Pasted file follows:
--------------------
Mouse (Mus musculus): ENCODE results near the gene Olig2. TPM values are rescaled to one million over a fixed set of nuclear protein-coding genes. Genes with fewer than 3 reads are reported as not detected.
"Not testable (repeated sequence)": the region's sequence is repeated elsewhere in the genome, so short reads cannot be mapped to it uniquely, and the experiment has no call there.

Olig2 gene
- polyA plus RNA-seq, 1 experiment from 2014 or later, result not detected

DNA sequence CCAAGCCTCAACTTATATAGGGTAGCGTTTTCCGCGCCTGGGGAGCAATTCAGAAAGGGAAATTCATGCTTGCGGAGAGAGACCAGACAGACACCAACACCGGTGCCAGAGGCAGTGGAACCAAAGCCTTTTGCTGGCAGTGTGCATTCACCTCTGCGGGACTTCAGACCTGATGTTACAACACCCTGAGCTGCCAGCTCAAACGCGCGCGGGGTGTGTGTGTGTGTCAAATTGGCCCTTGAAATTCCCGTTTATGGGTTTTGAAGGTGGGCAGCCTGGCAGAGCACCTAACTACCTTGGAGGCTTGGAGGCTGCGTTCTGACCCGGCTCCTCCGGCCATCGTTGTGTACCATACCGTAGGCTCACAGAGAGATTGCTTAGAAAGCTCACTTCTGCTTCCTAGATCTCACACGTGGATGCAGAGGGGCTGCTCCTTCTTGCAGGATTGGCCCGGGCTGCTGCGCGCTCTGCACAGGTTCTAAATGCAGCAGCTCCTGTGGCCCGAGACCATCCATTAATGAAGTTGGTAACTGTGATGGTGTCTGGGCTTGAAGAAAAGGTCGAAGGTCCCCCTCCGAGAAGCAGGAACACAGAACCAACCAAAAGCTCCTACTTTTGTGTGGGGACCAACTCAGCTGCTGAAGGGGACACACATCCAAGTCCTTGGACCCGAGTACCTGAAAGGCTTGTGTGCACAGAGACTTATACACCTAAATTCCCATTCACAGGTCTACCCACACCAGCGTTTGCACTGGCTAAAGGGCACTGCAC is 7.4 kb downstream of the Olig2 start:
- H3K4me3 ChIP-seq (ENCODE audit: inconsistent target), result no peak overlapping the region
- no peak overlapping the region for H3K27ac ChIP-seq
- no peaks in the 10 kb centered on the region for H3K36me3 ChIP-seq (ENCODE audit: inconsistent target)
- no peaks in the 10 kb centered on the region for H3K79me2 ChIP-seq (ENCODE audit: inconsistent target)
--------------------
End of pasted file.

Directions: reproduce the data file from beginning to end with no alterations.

Mouse (Mus musculus): ENCODE results near the gene Olig2. TPM values are rescaled to one million over a fixed set of nuclear protein-coding genes. Genes with fewer than 3 reads are reported as not detected.
"Not testable (repeated sequence)": the region's sequence is repeated elsewhere in the genome, so short reads cannot be mapped to it uniquely, and the experiment has no call there.

Olig2 gene
- polyA plus RNA-seq, 1 experiment from 2014 or later, result not detected

DNA sequence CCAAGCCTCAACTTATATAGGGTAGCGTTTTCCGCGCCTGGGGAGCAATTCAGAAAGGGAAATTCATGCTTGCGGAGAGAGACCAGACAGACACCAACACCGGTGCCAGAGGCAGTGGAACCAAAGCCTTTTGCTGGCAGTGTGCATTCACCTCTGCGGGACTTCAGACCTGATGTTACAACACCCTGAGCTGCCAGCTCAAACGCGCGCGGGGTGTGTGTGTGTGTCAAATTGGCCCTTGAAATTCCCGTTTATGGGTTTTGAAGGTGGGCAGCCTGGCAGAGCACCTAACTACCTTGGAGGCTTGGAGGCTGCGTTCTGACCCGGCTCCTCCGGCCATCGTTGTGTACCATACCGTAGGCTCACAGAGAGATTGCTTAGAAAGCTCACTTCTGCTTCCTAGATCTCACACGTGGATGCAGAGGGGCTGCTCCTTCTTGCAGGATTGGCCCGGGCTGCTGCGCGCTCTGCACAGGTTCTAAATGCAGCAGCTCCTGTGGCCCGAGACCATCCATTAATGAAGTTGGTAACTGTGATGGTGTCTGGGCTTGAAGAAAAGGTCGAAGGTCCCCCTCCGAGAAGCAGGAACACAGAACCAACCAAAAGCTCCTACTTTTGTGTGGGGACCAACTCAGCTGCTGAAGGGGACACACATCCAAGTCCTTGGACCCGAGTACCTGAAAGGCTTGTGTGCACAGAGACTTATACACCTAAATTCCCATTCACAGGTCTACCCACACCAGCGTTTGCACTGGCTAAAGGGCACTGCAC is 7.4 kb downstream of the Olig2 start:
- H3K4me3 ChIP-seq (ENCODE audit: inconsistent target), result no peak overlapping the region
- no peak overlapping the region for H3K27ac ChIP-seq
- no peaks in the 10 kb centered on the region for H3K36me3 ChIP-seq (ENCODE audit: inconsistent target)
- no peaks in the 10 kb centered on the region for H3K79me2 ChIP-seq (ENCODE audit: inconsistent target)